Women in technology and harassment
Almost 6 years ago, in March of 2007, technologist and public speaker Kathy Sierra shuttered her online site and declined her speaking engagement at O’Reilly ETech because she had been threatened and harassed online and feared personal attacks in real life. [Geek Feminism Wiki: Kathy Sierra Incident] At the time, it generated an outpouring of discussion about the abuse that women who speak in public, especially women in the technology field, face on the basis of their sex. I had attended her keynote address at SXSW that year, and was shocked that such a competent and engaging speaker was being terrorized online, and felt she needed to step out of the limelight for her own safety.
There’s been an ongoing discussion about the lack of women speakers at Tech conferences in the intervening years, with some of the best and the brightest tech conferences making an engaged and active commitment to gender diversity.
But as designer and tech speaker Sarah Parmenter discovered after speaking publicly at several public events this past year, female tech speakers are still the targets of harassment from men in the tech field. [Speaking Up] After Sarah spoke out about her experience, others have come forward: Relly Annett-Baker [Also Speaking Up].
If your wondering why there is such a climate of hostility towards women in the tech field, Milo Yiannopoulos’s incredibly sexist post on Kernel [Put A Sock In It, You Dickless Wonders] will go a long way towards shining a light on it:
For this is the technology industry: there are more men in it because the male mind is, in general, better primed with the sorts of skills the industry values; men are simply better suited to most technology jobs.
Women therefore tend to work in roles that require finesse and communicative skills, where they pop up in this world at all. What is hard to understand about this, or offensive about pointing it out? The sexes are wired differently, and that’s perfectly fine.
There will be exceptions. Women who succeed should be celebrated – though on their merits, not because they have a vagina (hello, Evening Standard). But there will always be more men. It’s a biological inevitability.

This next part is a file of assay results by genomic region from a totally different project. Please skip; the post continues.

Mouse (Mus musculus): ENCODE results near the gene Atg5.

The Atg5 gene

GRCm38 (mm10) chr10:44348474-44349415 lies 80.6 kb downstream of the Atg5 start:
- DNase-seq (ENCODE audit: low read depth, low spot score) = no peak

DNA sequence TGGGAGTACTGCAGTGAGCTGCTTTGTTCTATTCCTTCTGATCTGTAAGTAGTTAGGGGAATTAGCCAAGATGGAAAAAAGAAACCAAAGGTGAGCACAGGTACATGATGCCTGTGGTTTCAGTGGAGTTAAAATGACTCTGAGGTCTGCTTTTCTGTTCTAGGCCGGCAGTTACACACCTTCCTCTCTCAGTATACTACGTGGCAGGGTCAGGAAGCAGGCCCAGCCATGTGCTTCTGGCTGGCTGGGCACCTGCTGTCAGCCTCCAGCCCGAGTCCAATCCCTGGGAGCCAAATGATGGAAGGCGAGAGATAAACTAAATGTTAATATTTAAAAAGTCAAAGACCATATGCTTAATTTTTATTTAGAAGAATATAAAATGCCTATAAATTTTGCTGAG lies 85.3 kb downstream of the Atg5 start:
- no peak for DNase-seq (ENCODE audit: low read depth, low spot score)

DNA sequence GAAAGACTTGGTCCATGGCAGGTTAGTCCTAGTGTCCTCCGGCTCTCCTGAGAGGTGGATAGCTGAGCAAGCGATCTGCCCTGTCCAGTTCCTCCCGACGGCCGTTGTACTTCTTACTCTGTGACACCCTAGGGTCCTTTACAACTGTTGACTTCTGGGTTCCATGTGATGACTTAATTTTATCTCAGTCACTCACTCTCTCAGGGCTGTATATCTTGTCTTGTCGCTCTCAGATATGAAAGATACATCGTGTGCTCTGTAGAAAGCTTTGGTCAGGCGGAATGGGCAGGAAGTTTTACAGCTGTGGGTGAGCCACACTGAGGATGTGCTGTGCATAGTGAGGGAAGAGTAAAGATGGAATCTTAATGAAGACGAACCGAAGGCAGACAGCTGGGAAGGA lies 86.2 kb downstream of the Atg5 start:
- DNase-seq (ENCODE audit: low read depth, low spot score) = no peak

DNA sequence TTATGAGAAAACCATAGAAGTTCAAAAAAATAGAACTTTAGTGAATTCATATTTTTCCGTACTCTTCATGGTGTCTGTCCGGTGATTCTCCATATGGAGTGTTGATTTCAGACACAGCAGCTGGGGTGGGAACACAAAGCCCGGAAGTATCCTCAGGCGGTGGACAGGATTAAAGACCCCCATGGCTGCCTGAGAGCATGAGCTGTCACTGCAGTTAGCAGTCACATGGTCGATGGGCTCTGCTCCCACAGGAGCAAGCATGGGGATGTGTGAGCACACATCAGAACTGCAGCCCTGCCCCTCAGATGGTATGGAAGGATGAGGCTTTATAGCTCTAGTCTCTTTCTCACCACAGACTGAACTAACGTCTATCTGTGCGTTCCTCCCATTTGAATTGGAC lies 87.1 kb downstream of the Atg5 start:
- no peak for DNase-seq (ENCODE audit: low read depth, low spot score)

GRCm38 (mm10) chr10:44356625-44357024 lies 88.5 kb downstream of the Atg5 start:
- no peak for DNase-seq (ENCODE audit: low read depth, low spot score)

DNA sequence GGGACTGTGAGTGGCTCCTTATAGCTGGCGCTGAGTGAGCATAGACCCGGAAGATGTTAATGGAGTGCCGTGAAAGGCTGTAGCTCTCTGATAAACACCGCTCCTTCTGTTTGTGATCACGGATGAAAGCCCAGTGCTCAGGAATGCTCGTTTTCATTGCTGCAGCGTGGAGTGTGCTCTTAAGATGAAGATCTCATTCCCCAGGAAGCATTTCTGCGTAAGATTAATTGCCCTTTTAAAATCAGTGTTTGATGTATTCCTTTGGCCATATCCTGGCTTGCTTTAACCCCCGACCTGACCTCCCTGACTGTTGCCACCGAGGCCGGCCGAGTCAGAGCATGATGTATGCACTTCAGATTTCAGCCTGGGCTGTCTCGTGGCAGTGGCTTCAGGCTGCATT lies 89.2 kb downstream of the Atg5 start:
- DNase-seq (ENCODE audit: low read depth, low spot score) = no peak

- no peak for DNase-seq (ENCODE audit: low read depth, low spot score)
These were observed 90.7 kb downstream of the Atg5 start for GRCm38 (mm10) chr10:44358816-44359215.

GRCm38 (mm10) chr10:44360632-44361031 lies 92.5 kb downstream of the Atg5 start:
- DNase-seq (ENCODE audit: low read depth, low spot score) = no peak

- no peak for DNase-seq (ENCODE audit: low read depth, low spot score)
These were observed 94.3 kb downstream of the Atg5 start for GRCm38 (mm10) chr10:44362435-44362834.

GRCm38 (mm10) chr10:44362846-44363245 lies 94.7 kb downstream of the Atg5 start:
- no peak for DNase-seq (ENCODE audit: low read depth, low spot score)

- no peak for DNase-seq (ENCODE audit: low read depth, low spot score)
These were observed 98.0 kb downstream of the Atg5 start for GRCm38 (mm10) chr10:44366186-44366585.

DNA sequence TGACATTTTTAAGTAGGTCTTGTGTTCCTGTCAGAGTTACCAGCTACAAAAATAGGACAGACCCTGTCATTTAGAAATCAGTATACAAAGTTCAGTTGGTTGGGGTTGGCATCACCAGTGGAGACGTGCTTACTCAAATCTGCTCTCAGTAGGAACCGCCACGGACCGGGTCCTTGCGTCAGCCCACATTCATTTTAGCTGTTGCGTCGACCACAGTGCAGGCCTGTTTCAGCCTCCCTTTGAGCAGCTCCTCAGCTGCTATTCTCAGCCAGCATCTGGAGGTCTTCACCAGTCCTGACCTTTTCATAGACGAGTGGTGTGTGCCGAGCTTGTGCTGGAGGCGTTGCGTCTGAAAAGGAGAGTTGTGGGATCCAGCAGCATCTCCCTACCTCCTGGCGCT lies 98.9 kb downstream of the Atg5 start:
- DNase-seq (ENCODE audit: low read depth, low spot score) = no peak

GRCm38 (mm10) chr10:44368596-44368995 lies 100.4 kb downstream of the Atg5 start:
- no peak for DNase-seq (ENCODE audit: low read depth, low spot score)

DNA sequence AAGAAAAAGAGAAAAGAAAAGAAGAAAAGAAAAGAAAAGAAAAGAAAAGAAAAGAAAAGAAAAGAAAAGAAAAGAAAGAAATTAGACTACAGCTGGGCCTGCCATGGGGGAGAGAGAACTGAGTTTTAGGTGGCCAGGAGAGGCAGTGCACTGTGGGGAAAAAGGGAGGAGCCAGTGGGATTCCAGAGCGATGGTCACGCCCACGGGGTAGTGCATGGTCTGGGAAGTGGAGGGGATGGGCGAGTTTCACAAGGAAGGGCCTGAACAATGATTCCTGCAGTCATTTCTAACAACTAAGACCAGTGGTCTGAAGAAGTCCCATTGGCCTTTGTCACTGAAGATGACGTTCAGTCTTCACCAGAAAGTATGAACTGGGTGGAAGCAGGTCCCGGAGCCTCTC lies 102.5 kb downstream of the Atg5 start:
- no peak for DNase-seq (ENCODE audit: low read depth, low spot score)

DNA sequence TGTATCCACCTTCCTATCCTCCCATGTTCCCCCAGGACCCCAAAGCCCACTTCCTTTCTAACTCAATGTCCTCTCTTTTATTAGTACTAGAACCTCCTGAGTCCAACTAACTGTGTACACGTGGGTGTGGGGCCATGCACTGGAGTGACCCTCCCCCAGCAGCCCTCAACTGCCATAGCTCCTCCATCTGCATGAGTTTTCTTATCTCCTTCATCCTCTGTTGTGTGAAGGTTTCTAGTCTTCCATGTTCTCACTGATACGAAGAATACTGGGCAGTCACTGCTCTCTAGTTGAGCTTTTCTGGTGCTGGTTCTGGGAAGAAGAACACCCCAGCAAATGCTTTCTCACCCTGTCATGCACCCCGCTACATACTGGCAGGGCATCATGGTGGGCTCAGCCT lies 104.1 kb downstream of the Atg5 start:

It’s certainly nothing to feel crippling guilt about.
Obviously a load of pure hogwash; there’s no evidence that men and women are wired differently or that such sweeping generalizations are even remotely true. [Susan Fisk, Is the female brain innately inferior? subject: Josef Parvizi, Clayman Institute fellow and assistant professor of Neurology and Neurological Sciences at Stanford University]
But that this attitude is published on a tech blog is very telling about what men in the tech industry think as they listen to women speak. It’s not surprising that women would be reluctant to step up to a podium, given this sort of a climate. The experiences that Kathy Sierra, Sarah Parmenter, Relly Annett-Baker faced were not meant merely to silence them, but also to silence women in general in the tech industry.
It goes beyond just women speaking in tech to working every day in tech fields. There are times I’ve felt at my own tech job that I was in a climate I felt wasn’t welcoming or respectful towards female employees. If this kind of harassment is aimed at women who step up and speak out, what can those of us working every day in the industry expect to do about it? It’s disheartening to say the least.
Fortunately, there are some organizations like the The Ada Initiative working actively to change things for women in technology, by providing guidelines for tech conferences on how to handle harassment of women speakers and attendees, conducting research and surveys about women in the industry, holding their own conferences and a half dozen other great programs design to make things better. Support them if you can, and promote their work.